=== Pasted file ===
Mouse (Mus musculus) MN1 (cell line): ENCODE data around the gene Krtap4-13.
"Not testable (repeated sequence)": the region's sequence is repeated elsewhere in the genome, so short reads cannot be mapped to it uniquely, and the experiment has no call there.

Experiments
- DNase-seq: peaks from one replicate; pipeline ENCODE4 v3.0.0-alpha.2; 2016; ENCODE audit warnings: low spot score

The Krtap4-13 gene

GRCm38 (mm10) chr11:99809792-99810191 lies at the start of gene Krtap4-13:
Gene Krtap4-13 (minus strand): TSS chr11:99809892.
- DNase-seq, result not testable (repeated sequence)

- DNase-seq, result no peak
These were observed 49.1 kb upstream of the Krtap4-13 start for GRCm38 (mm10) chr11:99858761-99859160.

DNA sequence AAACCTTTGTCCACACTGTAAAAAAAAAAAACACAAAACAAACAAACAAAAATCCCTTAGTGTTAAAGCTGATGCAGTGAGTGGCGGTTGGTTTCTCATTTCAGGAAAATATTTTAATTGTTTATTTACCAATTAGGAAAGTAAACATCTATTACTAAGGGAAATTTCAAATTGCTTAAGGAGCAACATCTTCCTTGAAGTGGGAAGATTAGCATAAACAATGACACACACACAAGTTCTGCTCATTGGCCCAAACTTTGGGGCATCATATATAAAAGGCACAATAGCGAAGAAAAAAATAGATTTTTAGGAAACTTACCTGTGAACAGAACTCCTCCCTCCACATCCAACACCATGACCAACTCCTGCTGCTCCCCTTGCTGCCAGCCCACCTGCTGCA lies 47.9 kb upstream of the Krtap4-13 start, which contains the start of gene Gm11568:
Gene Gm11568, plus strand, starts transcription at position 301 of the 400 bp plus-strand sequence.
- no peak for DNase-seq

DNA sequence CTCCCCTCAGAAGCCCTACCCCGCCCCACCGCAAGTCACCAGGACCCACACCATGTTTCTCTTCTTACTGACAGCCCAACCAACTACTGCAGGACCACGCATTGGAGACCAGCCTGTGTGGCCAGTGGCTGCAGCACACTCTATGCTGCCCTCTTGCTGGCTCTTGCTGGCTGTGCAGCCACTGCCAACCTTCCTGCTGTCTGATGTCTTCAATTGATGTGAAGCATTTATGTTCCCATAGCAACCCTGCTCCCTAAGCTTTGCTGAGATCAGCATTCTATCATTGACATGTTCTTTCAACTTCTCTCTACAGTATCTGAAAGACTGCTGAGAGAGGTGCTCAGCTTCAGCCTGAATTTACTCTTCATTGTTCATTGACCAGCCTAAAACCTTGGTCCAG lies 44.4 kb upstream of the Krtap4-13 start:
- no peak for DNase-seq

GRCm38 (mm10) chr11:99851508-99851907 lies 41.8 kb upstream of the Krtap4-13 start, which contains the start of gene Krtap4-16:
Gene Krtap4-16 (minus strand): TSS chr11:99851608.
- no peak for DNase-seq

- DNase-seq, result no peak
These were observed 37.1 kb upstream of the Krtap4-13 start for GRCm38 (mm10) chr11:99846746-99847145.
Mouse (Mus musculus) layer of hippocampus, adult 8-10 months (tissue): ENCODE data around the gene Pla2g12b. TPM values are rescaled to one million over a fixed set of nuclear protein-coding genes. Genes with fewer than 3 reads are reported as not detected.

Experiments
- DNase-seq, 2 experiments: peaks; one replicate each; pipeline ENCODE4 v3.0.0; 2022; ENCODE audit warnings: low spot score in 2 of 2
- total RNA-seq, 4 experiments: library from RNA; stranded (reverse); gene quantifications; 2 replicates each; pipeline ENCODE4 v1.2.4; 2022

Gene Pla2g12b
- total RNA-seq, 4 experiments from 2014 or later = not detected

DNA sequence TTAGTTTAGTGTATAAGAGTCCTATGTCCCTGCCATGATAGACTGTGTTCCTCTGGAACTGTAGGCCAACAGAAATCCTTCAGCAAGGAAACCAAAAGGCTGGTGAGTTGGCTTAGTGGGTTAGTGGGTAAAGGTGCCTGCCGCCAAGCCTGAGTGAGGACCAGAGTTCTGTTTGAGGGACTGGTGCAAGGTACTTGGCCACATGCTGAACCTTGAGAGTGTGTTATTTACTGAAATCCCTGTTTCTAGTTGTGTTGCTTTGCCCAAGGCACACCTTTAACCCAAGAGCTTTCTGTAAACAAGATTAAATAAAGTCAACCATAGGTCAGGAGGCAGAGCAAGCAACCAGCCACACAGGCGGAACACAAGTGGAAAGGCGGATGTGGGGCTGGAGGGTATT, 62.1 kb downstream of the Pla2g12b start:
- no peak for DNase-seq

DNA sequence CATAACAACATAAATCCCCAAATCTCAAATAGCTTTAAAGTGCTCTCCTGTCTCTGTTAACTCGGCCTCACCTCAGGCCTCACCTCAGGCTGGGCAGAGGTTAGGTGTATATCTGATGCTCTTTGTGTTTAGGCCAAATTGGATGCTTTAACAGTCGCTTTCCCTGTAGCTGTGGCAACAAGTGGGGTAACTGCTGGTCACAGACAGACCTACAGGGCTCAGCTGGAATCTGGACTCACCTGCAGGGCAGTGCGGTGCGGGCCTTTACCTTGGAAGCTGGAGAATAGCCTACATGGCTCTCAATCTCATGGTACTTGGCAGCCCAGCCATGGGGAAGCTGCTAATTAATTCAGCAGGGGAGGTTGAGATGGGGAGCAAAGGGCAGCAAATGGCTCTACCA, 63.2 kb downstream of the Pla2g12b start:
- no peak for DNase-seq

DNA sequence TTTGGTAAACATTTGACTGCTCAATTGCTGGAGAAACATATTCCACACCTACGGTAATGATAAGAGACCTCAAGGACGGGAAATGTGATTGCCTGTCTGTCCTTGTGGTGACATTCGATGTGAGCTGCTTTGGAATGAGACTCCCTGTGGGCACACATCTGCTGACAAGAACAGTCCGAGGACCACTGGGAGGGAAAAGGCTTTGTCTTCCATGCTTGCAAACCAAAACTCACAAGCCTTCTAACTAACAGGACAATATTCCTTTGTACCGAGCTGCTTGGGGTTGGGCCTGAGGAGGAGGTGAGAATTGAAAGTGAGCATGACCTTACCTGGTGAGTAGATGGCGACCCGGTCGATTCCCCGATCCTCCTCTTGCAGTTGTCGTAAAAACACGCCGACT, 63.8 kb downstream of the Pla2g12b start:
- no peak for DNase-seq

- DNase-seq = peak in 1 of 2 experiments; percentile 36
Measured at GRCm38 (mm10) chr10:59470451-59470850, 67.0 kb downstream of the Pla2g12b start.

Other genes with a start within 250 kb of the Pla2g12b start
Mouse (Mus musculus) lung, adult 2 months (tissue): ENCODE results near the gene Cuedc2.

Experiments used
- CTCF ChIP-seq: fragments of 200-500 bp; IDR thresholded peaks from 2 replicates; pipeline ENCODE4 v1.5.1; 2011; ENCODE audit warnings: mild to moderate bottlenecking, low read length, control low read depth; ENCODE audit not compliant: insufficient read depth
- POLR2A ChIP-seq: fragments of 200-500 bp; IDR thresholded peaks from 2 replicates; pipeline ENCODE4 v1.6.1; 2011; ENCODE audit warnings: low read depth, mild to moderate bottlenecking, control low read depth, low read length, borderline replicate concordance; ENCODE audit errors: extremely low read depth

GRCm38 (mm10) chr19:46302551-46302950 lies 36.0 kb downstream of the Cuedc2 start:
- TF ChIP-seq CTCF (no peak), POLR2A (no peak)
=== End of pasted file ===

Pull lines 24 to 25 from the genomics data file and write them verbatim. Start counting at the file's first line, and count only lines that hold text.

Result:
- total RNA-seq, 4 experiments: library from RNA; stranded (reverse); gene quantifications; 2 replicates each; pipeline ENCODE4 v1.2.4; 2022

Gene Pla2g12b